FILE – Patrons sit between plexiglass barriers on the patio of a restaurant and bar in Vancouver, on Sunday, May 31, 2020. THE CANADIAN PRESS/Darryl Dyck

FILE – Patrons sit between plexiglass barriers on the patio of a restaurant and bar in Vancouver, on Sunday, May 31, 2020. THE CANADIAN PRESS/Darryl Dyck

Nightclub closures, liquor sale limits a ‘punch in the gut,’ B.C. industry group says

Vancouver Coastal Health lists 12 possible exposure events at restaurants, bars or clubs since Aug. 13

One industry group believes the province went too far in shutting down nightclubs and imposing liquor sale limits on bars and restaurants.

“It feels like a punch in the gut for a number of operators that have been doing everything they can to comply with the most stringent public health orders every created in our industry,” said executive director Jeff Guignard of the B.C. Alliance of Beverage Licensees.

Provincial health officer Dr. Bonnie Henry issued an order shutting down nightclubs and standalone banquet halls, as well as cutting off liquor sales at bars and restaurants after 10 p.m. Restaurants that serve a food menu can stay open until regular hours, but those without must close by 11 p.m. Henry also mandated that music, televisions or any other background noise must be no louder than conversation level, so that patrons do not have to shout – and spread potentially infectious droplets – to be heard.

The rules come as B.C. reported 429 COVID-19 cases over the Labour Day long weekend. On Wednesday, B.C. reported 100 new cases, with 1,378 currently active.

READ MORE: B.C. to shut down nightclubs, banquet halls; limit late-night alcohol sales at bars

Guignard said the industry has been a victim of its own success, saying nightclubs are providing lists of 500 to 1,000 names to help contact tracers. But although she said they have done a “great job,” it’s that contact tracing that Henry cited as part of the reason why those establishments must shut down, dubbing them “high risk environments” that take up too much of contact tracers’ time.

“By the nature of the environment, the type of entertainment and the things that people go to a nightclub to do, it is an inherently risky thing. It’s not unique to us here in B.C., we’ve seen it in Quebec and in Ontario now. We’ve seen it in places like Korea where they had things very much under control and there was extensive outbreaks related to transmissions in nightclubs.”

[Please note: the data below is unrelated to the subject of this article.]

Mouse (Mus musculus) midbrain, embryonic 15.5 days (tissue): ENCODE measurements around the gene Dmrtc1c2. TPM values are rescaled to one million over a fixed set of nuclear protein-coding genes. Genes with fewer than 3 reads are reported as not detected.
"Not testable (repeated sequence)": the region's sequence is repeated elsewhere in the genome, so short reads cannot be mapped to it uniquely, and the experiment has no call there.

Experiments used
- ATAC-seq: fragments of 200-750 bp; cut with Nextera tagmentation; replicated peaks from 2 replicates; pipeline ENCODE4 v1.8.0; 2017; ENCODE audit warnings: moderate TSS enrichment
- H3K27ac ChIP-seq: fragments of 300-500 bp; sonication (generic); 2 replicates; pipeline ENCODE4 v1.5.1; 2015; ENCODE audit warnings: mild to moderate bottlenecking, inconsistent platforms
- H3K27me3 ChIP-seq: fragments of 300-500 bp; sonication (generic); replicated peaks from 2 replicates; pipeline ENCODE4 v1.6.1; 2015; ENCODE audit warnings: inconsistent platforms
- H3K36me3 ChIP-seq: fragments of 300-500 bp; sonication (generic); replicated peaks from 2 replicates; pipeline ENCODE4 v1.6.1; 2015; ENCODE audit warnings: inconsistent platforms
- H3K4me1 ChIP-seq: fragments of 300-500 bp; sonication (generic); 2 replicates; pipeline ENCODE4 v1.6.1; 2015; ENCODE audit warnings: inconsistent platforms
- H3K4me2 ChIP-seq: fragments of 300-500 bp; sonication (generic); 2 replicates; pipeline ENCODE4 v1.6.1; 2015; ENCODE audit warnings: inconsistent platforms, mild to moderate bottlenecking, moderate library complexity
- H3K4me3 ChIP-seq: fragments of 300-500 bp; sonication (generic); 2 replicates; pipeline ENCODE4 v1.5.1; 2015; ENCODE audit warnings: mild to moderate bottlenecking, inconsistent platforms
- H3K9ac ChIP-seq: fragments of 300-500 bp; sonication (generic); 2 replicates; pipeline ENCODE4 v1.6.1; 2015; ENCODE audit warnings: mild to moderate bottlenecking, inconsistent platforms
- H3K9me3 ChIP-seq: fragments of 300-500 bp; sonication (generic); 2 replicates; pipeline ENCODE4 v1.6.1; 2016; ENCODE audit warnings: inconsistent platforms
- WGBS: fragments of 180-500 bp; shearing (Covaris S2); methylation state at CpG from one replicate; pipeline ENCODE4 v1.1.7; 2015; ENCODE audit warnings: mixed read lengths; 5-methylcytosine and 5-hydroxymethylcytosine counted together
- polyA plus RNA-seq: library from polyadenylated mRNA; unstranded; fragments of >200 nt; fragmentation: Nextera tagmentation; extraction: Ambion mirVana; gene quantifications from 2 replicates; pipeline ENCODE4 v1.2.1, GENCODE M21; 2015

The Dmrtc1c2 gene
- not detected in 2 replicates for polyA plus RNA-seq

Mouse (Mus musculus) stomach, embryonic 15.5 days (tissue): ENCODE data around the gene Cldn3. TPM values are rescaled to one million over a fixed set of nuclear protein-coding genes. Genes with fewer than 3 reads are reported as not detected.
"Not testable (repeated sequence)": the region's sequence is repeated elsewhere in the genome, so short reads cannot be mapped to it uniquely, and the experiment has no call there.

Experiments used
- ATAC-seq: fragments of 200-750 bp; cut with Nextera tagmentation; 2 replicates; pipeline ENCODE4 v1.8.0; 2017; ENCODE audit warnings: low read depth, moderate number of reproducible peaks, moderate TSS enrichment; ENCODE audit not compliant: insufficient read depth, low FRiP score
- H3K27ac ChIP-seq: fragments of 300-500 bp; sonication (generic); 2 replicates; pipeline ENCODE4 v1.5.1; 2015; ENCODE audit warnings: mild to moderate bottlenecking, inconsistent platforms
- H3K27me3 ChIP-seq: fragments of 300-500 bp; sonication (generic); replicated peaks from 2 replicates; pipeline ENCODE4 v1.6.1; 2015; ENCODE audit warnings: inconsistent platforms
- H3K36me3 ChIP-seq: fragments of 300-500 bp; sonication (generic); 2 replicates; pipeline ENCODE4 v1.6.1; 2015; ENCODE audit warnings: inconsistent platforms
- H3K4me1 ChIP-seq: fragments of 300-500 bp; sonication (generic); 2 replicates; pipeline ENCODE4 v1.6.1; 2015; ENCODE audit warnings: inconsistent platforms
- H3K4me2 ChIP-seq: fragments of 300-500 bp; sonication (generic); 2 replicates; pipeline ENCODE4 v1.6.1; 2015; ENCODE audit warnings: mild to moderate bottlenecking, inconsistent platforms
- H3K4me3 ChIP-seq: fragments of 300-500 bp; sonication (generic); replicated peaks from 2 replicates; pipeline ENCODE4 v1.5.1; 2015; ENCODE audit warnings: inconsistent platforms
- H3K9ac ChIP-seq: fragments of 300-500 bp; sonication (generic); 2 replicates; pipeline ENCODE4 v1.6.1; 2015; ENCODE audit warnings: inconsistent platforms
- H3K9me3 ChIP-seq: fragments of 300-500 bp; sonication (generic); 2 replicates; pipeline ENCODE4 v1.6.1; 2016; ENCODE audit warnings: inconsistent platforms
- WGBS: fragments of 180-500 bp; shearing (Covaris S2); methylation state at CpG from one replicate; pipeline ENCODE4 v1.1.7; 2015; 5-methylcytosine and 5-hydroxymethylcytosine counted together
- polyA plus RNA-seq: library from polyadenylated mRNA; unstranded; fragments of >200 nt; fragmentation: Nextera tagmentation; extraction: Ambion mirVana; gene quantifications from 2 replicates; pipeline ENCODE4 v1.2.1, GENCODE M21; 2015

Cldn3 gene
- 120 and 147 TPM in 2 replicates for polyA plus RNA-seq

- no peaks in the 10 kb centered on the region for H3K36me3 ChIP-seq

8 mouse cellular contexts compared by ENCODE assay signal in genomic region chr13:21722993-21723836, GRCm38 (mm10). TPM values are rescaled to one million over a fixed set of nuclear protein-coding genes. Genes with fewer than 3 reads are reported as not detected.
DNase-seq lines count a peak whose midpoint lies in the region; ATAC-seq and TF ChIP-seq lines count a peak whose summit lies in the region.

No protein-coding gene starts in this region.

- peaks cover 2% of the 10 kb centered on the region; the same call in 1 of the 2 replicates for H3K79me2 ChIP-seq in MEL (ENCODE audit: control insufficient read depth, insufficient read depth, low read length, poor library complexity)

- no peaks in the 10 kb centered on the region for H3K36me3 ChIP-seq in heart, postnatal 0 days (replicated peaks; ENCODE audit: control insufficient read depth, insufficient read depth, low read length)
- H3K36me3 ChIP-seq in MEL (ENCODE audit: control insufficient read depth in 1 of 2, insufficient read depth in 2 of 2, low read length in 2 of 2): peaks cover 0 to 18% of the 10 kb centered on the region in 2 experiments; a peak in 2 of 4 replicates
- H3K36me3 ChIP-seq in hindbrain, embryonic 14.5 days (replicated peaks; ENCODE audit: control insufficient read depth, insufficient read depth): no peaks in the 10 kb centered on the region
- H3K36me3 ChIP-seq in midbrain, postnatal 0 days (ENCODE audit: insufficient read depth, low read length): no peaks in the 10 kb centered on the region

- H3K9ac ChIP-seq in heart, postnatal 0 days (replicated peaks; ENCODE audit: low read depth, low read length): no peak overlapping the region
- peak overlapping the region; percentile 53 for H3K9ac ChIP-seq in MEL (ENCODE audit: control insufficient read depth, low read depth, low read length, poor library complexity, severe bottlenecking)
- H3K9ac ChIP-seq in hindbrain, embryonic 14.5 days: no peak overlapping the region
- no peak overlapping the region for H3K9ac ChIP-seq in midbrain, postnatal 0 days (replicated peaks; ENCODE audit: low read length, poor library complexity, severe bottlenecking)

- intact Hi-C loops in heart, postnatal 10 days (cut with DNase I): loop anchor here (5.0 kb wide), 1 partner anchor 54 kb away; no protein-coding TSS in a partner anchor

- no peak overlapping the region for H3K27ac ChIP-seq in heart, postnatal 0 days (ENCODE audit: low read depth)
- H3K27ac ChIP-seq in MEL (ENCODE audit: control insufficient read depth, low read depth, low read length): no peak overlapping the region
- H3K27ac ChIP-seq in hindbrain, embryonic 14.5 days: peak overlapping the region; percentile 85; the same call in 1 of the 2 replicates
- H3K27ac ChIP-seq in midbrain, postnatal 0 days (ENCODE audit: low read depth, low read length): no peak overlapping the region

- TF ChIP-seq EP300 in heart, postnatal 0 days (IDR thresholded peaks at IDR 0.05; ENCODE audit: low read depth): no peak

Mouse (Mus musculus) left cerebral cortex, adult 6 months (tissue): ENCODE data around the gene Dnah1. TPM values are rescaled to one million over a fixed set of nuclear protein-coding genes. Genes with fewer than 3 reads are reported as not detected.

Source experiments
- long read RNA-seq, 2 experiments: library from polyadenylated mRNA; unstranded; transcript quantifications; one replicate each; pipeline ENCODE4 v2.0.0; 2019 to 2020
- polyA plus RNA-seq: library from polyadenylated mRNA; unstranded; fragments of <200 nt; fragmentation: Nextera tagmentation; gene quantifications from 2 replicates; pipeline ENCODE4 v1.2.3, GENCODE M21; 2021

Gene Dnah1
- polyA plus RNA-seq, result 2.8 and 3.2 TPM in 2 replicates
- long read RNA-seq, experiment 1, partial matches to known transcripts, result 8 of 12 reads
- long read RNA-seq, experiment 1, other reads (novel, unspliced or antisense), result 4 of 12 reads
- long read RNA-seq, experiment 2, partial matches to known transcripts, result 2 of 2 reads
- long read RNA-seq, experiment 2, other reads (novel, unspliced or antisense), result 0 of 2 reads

Vancouver Coastal Health lists 12 possible exposure events at restaurants, bars or clubs since Aug. 13.

Guignard said the orders reflect more on British Columbians than it does on nightclub operators themselves.

“I view it as a statement that British Columbians are not taking the virus seriously anymore, and it’s almost like the adults have say ‘everyone back to your corners,’” he said.

Guignard said staff at nightclubs, restaurants and bars are consistently having to remind patrons of COVID-19 rules, like parties of six or more and no wandering around the establishment.

He also pointed out that nightclubs, which in their pre-COVID state may not seem ideal environments for stopping virus transmission, have changed sharply in recent months.

“When you say the word nightclub, they think of… bars, dance floors with sweaty young folks pressed together, completely violating social distancing,” Guignard said. “Nightclubs have been operating more like a lounge.. the only thing that’s similar is that they have loud music playing. It’s more of a VIP lounge experience.”

For the restriction on alcohol sales after 10 p.m., he said he doesn’t understand the point of a time cut-off.

“I don’t entirely understand the logic of people saying they’re more likely to have too much to drink past 10 p.m., but not going to have too much to drink past 8 p.m. or 6 p.m. or 4 p.m. That doesn’t really feel logical to me.”

READ MORE: Langley pub owners say tough times are ahead with newly imposed alcohol restrictions

Rather than shutting down establishments, Guignard wishes the province would help with enforcement of the rules.

“I really think the solution here is clear education and enforcement targeted at citizens who are not following this,” he said. B.C. did unveil fines several weeks ago that totalled $200 per individual and up to $2,000 for hosts and organizers, although Guignard would like “put an extra zero on either one of those numbers.”

Although the exact wording of Henry’s amended public health order hasn’t been made public yet, Guignard said what would help would be an end date, or a goal.